Additionally, we get so used to iconic images of tragedy that they fail to shock us anymore. These pictures are pretty effective at re-sensitizing us. There's a lot going on in these images that is worth exploring, especially the artist's fiction that we are supposed to imagine that these dioramas are somehow assembled by the children themselves, and this is how children see, and recreate, tragedy.

And I find the Tammy Faye one unexpectedly heartbreaking.
posted by Astro Zombie at 8:02 AM on May 10, 2011 [1 favorite]


So your objection is to the fact that they were modeling something, period? It's a fair point, but I think it's an important distinction to make.

Yeah, I think so.

A lot of the time, I get annoyed when people object to photography for being staged. An example is the recent FPP about photos of girls from around the world in their bedrooms. People complained about the act that the girls were obviously modeling, rather than just standing or sitting like they normally would. I didn't agree with that. There was a point behind the staging, and I was cool with it.

Here's, maybe, what I think: when you stage a photograph, the intention behind the staging is a significant factor in its artistic merit. And so the mere fact that, in these photographs, the subject is a staged form of something that would perhaps happen naturally isn't so important. What matters more is why the photographer decided to stage it in that way. And the photographer's intentions, here, kinda just make me roll my eyes.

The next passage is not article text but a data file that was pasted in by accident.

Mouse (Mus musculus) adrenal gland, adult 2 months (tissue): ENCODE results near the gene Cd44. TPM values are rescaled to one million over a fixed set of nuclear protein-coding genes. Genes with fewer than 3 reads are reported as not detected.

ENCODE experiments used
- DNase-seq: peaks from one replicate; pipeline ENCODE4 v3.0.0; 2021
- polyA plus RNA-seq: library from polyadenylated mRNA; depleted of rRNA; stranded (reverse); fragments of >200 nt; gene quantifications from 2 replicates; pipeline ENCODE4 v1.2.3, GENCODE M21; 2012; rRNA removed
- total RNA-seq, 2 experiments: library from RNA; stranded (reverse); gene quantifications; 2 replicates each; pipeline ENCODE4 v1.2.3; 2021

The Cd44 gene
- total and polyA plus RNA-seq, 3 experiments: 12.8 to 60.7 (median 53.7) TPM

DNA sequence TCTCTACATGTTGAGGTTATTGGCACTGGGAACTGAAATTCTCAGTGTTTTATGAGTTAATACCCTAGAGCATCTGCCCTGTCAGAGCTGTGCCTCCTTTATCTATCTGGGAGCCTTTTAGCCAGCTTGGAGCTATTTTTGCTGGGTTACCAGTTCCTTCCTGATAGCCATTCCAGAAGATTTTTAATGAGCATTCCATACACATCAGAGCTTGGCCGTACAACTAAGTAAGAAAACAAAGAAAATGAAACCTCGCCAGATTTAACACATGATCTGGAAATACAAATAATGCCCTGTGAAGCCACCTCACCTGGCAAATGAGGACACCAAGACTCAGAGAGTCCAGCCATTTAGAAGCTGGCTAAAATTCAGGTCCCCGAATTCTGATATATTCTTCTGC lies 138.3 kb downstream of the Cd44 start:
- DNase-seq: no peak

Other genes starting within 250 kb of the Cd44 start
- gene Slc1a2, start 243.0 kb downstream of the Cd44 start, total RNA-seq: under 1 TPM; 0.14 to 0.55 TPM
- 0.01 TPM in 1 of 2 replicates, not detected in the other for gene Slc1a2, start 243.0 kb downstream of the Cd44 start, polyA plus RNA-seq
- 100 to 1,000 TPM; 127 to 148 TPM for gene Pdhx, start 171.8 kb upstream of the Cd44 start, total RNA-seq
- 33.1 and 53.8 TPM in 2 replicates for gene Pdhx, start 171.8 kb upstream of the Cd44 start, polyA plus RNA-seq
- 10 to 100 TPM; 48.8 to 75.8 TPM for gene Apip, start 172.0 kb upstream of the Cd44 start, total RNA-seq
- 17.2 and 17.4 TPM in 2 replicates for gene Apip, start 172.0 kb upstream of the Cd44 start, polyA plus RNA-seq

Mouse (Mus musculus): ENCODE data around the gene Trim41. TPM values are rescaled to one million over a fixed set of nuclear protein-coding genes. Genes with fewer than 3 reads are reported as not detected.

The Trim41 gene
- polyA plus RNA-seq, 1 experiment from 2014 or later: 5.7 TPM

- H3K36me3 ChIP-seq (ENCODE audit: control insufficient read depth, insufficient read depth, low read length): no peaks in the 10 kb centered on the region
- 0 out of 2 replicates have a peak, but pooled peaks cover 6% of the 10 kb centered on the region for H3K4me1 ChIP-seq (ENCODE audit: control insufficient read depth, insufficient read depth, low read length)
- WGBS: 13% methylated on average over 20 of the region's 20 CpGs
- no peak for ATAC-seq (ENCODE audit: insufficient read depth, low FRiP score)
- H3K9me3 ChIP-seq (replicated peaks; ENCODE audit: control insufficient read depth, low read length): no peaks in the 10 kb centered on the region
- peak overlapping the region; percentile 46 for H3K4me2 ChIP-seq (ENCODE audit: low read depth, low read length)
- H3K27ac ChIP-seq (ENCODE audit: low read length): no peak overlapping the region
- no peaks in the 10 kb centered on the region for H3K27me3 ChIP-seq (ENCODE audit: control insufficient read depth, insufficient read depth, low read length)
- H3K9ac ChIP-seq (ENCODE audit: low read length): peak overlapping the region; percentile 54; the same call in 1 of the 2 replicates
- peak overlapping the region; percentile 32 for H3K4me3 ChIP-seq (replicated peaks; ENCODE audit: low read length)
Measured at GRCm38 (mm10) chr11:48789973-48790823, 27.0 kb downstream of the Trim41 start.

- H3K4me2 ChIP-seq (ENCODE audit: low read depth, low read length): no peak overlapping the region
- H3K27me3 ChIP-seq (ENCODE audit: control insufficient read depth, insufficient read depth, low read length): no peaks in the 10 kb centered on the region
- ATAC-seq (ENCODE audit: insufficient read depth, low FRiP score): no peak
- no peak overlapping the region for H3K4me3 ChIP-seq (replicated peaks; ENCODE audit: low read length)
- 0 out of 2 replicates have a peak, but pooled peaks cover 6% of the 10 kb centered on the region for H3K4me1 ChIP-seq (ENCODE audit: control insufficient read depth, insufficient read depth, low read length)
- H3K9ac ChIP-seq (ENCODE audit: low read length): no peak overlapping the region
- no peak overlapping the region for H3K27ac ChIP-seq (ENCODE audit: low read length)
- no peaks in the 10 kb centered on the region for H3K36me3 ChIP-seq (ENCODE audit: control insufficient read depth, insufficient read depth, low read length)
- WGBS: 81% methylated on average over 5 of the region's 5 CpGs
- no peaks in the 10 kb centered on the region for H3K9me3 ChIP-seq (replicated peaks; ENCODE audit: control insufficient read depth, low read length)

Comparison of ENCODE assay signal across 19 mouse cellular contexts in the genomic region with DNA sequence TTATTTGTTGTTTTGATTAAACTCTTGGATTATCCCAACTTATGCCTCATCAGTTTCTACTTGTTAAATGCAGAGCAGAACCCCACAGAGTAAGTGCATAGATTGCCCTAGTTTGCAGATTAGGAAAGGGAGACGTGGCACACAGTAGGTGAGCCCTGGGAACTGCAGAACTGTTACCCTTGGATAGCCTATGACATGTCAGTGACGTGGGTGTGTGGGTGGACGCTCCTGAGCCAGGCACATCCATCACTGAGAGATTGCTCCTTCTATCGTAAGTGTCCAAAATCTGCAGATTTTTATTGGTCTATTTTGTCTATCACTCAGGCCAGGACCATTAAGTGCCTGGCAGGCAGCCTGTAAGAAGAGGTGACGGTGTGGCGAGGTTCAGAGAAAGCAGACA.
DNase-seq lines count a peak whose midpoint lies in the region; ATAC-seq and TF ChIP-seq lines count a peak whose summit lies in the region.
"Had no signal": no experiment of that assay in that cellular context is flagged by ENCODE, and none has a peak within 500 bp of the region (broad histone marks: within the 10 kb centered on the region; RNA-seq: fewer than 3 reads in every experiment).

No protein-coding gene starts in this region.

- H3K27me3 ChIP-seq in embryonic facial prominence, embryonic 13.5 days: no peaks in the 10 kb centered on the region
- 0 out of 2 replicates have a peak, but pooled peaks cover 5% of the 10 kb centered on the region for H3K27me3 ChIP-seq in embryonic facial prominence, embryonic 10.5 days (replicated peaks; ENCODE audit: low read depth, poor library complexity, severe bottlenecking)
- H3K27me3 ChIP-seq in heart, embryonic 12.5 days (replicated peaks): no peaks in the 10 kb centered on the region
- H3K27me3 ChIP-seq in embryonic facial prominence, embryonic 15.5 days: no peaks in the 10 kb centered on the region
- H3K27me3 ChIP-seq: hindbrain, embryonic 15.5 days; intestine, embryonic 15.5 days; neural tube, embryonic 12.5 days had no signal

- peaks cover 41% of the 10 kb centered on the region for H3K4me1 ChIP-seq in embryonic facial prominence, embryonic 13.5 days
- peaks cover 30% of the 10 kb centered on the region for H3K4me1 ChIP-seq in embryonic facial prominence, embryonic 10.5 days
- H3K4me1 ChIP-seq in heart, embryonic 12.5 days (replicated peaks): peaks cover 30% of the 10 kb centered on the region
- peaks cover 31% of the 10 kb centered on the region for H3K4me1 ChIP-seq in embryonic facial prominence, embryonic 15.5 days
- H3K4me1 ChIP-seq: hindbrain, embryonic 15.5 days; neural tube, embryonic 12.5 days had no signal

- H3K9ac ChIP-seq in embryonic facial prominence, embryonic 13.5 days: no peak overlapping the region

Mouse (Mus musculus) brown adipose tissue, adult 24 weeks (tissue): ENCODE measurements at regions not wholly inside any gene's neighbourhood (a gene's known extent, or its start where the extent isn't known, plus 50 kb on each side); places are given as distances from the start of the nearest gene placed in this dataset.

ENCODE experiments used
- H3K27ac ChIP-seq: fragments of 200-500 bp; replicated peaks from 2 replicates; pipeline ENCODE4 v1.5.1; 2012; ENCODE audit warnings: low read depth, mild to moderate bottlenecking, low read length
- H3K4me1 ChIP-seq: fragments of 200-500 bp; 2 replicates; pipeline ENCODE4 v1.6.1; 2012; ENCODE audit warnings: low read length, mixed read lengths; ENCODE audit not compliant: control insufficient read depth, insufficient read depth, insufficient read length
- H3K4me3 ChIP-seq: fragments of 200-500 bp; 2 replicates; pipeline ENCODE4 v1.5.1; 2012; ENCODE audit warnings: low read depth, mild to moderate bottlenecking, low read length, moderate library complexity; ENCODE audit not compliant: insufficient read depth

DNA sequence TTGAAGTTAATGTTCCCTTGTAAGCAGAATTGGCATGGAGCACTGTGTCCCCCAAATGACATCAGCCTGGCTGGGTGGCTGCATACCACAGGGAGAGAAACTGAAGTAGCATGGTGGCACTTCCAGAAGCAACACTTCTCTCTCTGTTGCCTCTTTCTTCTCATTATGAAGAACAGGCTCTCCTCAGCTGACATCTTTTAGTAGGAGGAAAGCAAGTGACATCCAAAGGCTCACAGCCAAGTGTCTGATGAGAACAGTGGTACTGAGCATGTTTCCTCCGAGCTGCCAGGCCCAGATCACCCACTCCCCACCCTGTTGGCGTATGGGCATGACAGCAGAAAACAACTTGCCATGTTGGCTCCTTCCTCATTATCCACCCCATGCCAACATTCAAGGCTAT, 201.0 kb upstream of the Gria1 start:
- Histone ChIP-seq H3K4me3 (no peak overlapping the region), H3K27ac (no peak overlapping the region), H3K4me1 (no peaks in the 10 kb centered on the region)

posted by meese at 8:04 AM on May 10, 2011 [2 favorites]


Metafilter: shocked by these deliberately shocking photographs
posted by Nelson at 8:19 AM on May 10, 2011 [1 favorite]


Metafilter: shocked by these deliberately shocking photographs

C'mon, you've been around here how long and are just realizing that the fish who live in this pond can't wait to stuff the hooks in their mouths?
posted by umberto at 8:53 AM on May 10, 2011 [1 favorite]


I thought this was great. Thanks for posting it.
posted by FAMOUS MONSTER at 9:00 AM on May 10, 2011


the recent FPP about photos of girls from around the world in their bedrooms

Where Children Sleep is another take on bedrooms around the world, with younger kids.
posted by changeling at 9:02 AM on May 10, 2011


Photos all seem to be lit the same way right now, following a formula.

It's commercial photography's version of the movie world's teal-and-orange color scheme. Once someone points it out, you start to see it everywhere and it makes all photography look the same. Intellectual/style magazines are full of it.
posted by rusty at 9:25 AM on May 10, 2011


I thank this thread and Phlegmco for introducing me to the work of William Klein.

Just compare this with this.

It's like a time traveling inversion of the point of the FPP.
posted by chavenet at 10:36 AM on May 10, 2011


Sure, if you keep pointing to the picture and telling her she should feel creeped out instead of dismissing it as silly playacting.

You wouldn't find it it a little weird to find this at eighteen in a drawer somewhere? And if you recalled that it was not your parent snapping a photograph of you having fun, but someone you don't know posing you with your underwear around your ankle? And then you realized that it was not just in a drawer, but on the internet?

Maybe I am easily creeped out.
posted by jenlovesponies at 10:54 AM on May 10, 2011


You wouldn't find it it a little weird to find this at eighteen in a drawer somewhere?